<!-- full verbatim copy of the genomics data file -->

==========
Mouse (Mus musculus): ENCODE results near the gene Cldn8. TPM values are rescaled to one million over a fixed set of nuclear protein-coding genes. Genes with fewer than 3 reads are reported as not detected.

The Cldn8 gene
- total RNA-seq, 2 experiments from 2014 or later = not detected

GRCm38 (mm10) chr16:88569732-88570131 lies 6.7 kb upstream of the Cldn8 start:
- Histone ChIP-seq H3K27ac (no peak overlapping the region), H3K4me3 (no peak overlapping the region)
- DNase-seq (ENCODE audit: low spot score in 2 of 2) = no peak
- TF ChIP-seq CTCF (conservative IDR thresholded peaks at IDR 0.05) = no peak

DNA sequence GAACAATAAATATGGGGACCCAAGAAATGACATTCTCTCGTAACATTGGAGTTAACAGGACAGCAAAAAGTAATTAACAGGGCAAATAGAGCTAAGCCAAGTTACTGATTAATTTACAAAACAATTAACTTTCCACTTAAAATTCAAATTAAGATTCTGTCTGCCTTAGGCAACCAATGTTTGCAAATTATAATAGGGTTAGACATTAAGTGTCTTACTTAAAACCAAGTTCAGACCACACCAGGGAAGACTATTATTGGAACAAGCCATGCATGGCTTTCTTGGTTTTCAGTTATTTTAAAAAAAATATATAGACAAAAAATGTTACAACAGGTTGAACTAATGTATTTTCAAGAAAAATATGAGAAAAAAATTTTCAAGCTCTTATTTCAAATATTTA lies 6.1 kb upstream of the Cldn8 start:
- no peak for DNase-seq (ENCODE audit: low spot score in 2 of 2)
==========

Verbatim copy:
Mouse (Mus musculus): ENCODE results near the gene Cldn8. TPM values are rescaled to one million over a fixed set of nuclear protein-coding genes. Genes with fewer than 3 reads are reported as not detected.

The Cldn8 gene
- total RNA-seq, 2 experiments from 2014 or later = not detected

GRCm38 (mm10) chr16:88569732-88570131 lies 6.7 kb upstream of the Cldn8 start:
- Histone ChIP-seq H3K27ac (no peak overlapping the region), H3K4me3 (no peak overlapping the region)
- DNase-seq (ENCODE audit: low spot score in 2 of 2) = no peak
- TF ChIP-seq CTCF (conservative IDR thresholded peaks at IDR 0.05) = no peak

DNA sequence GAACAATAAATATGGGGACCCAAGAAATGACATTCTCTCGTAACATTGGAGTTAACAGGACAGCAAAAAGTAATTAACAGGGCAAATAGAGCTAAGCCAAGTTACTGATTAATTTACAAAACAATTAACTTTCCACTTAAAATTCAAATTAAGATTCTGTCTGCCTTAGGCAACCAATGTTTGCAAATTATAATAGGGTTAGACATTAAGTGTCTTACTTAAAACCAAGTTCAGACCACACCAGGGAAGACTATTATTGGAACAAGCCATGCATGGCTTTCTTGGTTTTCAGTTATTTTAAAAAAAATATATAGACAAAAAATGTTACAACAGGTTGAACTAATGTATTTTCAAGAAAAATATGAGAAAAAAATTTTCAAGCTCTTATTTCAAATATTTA lies 6.1 kb upstream of the Cldn8 start:
- no peak for DNase-seq (ENCODE audit: low spot score in 2 of 2)